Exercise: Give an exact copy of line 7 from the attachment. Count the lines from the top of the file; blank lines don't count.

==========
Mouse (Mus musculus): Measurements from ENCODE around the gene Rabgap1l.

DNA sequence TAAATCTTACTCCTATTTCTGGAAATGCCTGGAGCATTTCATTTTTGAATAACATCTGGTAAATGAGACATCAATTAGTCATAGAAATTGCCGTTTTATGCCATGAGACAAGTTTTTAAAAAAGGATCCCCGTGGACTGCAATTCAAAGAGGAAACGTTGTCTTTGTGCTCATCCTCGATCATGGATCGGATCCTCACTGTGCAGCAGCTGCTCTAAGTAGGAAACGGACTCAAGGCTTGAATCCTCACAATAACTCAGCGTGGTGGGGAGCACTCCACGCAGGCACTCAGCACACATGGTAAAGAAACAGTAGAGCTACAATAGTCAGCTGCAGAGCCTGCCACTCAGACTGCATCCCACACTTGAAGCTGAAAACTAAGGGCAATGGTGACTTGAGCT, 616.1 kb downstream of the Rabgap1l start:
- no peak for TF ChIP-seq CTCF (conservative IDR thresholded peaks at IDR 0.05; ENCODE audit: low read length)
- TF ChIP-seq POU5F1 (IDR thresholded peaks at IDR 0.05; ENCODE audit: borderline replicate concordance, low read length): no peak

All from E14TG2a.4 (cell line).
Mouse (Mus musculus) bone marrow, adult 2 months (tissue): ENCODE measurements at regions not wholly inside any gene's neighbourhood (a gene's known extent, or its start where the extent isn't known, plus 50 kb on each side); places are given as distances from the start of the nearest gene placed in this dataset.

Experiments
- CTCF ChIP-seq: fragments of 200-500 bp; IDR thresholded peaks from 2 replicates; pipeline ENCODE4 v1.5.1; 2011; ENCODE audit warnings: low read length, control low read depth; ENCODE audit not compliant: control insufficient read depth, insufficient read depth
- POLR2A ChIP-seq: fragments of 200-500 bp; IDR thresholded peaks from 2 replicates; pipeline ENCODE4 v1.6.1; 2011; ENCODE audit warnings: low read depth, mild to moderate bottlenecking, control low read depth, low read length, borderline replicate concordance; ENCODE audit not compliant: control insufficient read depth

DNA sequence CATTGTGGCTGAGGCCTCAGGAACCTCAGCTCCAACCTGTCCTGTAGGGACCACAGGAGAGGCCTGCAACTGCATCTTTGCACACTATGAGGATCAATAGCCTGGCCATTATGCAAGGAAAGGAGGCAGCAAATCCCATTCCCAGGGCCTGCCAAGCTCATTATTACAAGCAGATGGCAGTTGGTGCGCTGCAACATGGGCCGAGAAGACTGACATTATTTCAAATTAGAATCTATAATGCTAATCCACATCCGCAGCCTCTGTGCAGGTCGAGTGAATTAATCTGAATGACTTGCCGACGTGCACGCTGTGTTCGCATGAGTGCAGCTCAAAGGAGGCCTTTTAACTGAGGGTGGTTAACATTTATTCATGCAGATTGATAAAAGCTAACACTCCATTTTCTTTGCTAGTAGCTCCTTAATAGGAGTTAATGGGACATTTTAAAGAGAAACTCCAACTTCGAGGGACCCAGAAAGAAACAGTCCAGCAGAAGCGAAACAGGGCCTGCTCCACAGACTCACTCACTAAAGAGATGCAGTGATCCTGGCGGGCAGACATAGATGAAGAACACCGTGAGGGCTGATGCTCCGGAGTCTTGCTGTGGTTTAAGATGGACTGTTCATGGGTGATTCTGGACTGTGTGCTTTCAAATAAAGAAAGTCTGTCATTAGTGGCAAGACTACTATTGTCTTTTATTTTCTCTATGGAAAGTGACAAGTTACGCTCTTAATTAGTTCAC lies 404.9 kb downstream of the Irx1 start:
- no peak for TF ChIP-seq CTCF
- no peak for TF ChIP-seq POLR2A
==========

Experiments